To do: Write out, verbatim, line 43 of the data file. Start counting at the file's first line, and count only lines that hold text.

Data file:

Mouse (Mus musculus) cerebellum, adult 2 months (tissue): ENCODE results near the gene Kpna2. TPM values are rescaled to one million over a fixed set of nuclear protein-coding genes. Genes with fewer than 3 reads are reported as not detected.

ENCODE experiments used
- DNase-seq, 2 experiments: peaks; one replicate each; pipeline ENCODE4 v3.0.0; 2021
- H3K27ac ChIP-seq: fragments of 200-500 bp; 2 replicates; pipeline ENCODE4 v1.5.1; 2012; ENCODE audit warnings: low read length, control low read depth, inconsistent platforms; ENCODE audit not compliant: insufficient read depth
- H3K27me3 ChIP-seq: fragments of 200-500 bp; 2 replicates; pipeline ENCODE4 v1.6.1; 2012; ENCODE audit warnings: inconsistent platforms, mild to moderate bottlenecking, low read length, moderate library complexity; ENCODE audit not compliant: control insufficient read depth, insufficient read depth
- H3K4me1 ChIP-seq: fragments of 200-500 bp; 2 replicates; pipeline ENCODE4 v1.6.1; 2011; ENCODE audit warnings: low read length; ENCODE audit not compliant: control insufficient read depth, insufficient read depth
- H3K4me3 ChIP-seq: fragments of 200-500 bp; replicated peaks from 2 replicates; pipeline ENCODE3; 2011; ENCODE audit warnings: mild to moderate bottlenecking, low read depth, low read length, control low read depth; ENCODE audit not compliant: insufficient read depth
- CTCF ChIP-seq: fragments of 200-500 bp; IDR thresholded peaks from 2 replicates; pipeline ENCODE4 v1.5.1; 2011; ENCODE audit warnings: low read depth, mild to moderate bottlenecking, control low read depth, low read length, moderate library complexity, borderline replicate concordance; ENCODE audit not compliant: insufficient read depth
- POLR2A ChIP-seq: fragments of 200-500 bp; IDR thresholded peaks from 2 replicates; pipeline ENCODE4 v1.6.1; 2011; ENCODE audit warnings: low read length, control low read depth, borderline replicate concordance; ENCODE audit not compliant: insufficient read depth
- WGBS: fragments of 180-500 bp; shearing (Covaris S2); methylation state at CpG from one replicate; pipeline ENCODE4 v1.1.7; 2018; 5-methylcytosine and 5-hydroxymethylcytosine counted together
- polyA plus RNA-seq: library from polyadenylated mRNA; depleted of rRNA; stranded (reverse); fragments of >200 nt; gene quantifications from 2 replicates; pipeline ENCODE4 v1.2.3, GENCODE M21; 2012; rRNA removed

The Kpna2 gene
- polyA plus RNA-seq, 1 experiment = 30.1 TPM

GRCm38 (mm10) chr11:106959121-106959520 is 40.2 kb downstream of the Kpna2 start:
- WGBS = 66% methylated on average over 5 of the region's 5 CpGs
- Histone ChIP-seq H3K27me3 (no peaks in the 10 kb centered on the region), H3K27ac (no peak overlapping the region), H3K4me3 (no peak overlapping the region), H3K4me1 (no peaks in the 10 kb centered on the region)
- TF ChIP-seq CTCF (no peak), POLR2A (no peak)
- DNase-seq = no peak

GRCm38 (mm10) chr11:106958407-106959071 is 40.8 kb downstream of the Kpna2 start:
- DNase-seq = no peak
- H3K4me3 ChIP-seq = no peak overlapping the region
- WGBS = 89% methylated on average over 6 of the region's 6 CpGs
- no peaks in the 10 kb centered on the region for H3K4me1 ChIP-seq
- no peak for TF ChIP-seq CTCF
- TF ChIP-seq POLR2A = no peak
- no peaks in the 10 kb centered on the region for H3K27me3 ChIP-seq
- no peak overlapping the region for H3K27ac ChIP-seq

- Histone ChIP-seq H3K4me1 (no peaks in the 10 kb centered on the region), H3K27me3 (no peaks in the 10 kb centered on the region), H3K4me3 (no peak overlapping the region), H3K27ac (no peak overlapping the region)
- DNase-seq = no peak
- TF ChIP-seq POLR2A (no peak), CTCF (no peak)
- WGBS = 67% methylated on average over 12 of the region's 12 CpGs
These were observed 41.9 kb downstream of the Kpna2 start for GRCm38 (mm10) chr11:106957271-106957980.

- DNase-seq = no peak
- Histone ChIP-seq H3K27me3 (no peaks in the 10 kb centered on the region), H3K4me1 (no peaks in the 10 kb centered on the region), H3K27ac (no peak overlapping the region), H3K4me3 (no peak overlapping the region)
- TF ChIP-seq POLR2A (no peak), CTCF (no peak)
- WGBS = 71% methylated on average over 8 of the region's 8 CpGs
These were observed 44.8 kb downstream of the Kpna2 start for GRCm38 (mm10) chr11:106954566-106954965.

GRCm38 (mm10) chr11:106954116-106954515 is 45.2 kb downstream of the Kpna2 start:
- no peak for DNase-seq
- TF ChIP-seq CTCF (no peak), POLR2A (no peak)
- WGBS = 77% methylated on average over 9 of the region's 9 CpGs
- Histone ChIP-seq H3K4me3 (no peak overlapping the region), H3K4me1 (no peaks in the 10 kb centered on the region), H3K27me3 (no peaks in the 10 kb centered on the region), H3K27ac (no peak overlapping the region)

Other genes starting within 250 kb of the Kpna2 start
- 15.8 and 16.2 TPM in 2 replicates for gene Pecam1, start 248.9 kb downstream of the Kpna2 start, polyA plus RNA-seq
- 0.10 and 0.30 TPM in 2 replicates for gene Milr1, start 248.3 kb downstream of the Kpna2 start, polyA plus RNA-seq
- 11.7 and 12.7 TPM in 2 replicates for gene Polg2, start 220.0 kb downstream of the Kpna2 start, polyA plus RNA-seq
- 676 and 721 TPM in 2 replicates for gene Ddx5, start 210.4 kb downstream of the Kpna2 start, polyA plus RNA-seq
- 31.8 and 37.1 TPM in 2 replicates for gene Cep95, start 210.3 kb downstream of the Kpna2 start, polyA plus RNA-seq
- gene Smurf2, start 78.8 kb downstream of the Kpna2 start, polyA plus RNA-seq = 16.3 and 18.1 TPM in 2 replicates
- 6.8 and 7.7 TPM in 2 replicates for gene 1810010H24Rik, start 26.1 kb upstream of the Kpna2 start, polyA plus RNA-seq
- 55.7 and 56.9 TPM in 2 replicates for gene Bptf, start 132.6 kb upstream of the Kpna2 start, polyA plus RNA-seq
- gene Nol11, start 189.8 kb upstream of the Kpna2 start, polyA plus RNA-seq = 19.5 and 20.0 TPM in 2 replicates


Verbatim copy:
Other genes starting within 250 kb of the Kpna2 start